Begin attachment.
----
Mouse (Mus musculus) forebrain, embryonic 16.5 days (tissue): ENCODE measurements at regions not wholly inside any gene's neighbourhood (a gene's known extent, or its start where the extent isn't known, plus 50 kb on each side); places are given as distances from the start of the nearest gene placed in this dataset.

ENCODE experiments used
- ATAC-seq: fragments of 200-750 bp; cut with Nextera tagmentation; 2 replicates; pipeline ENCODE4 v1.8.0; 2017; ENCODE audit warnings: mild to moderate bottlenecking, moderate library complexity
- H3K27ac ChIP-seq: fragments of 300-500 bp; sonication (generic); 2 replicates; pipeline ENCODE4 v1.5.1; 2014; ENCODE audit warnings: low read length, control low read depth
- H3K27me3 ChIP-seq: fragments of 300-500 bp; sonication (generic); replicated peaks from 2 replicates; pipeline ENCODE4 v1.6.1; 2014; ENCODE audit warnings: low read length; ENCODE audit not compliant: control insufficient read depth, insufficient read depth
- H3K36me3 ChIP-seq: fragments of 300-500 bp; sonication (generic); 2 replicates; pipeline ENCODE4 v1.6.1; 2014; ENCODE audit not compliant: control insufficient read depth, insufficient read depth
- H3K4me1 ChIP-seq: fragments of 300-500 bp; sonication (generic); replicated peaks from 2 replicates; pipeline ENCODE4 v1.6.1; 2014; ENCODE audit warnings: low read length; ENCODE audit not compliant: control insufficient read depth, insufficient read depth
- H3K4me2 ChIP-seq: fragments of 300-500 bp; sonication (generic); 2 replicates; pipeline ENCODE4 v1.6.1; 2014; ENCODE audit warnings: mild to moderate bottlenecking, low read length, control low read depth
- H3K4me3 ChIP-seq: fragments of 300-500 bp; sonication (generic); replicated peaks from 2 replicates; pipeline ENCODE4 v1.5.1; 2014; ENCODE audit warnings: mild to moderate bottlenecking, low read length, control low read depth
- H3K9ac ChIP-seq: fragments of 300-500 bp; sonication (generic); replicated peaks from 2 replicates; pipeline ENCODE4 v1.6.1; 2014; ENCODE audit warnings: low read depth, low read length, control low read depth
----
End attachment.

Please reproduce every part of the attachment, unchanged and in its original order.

Mouse (Mus musculus) forebrain, embryonic 16.5 days (tissue): ENCODE measurements at regions not wholly inside any gene's neighbourhood (a gene's known extent, or its start where the extent isn't known, plus 50 kb on each side); places are given as distances from the start of the nearest gene placed in this dataset.

ENCODE experiments used
- ATAC-seq: fragments of 200-750 bp; cut with Nextera tagmentation; 2 replicates; pipeline ENCODE4 v1.8.0; 2017; ENCODE audit warnings: mild to moderate bottlenecking, moderate library complexity
- H3K27ac ChIP-seq: fragments of 300-500 bp; sonication (generic); 2 replicates; pipeline ENCODE4 v1.5.1; 2014; ENCODE audit warnings: low read length, control low read depth
- H3K27me3 ChIP-seq: fragments of 300-500 bp; sonication (generic); replicated peaks from 2 replicates; pipeline ENCODE4 v1.6.1; 2014; ENCODE audit warnings: low read length; ENCODE audit not compliant: control insufficient read depth, insufficient read depth
- H3K36me3 ChIP-seq: fragments of 300-500 bp; sonication (generic); 2 replicates; pipeline ENCODE4 v1.6.1; 2014; ENCODE audit not compliant: control insufficient read depth, insufficient read depth
- H3K4me1 ChIP-seq: fragments of 300-500 bp; sonication (generic); replicated peaks from 2 replicates; pipeline ENCODE4 v1.6.1; 2014; ENCODE audit warnings: low read length; ENCODE audit not compliant: control insufficient read depth, insufficient read depth
- H3K4me2 ChIP-seq: fragments of 300-500 bp; sonication (generic); 2 replicates; pipeline ENCODE4 v1.6.1; 2014; ENCODE audit warnings: mild to moderate bottlenecking, low read length, control low read depth
- H3K4me3 ChIP-seq: fragments of 300-500 bp; sonication (generic); replicated peaks from 2 replicates; pipeline ENCODE4 v1.5.1; 2014; ENCODE audit warnings: mild to moderate bottlenecking, low read length, control low read depth
- H3K9ac ChIP-seq: fragments of 300-500 bp; sonication (generic); replicated peaks from 2 replicates; pipeline ENCODE4 v1.6.1; 2014; ENCODE audit warnings: low read depth, low read length, control low read depth